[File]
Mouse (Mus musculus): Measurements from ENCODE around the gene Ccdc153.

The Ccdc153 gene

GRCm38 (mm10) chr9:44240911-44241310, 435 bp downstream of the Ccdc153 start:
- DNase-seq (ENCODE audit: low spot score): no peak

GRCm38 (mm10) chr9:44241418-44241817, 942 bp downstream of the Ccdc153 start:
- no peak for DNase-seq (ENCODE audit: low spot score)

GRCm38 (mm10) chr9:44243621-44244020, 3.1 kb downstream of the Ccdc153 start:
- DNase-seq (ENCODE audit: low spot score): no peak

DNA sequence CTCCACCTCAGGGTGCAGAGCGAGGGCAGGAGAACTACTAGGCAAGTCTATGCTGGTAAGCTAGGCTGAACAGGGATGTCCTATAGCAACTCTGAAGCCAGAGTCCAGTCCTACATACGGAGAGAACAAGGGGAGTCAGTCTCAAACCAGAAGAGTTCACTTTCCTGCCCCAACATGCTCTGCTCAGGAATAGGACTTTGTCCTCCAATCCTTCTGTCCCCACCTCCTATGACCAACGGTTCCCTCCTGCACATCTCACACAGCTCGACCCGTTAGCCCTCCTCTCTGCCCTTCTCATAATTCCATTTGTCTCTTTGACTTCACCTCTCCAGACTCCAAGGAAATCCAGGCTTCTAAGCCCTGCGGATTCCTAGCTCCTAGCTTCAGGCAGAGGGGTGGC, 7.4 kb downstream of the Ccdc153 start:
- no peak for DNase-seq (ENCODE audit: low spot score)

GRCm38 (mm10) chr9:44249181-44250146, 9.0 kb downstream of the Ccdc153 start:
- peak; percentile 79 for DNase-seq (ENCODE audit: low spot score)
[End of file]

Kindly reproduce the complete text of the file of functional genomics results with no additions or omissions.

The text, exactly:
Mouse (Mus musculus): Measurements from ENCODE around the gene Ccdc153.

The Ccdc153 gene

GRCm38 (mm10) chr9:44240911-44241310, 435 bp downstream of the Ccdc153 start:
- DNase-seq (ENCODE audit: low spot score): no peak

GRCm38 (mm10) chr9:44241418-44241817, 942 bp downstream of the Ccdc153 start:
- no peak for DNase-seq (ENCODE audit: low spot score)

GRCm38 (mm10) chr9:44243621-44244020, 3.1 kb downstream of the Ccdc153 start:
- DNase-seq (ENCODE audit: low spot score): no peak

DNA sequence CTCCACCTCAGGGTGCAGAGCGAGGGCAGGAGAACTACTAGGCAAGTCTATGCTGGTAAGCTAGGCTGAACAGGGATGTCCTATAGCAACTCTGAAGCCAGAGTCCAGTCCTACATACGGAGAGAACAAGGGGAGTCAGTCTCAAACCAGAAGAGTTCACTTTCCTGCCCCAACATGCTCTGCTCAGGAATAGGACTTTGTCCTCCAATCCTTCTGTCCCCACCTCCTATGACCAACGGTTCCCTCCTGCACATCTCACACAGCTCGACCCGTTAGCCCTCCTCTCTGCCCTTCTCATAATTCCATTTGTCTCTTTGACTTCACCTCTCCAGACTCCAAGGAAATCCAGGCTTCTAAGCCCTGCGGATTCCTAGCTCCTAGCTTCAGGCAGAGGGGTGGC, 7.4 kb downstream of the Ccdc153 start:
- no peak for DNase-seq (ENCODE audit: low spot score)

GRCm38 (mm10) chr9:44249181-44250146, 9.0 kb downstream of the Ccdc153 start:
- peak; percentile 79 for DNase-seq (ENCODE audit: low spot score)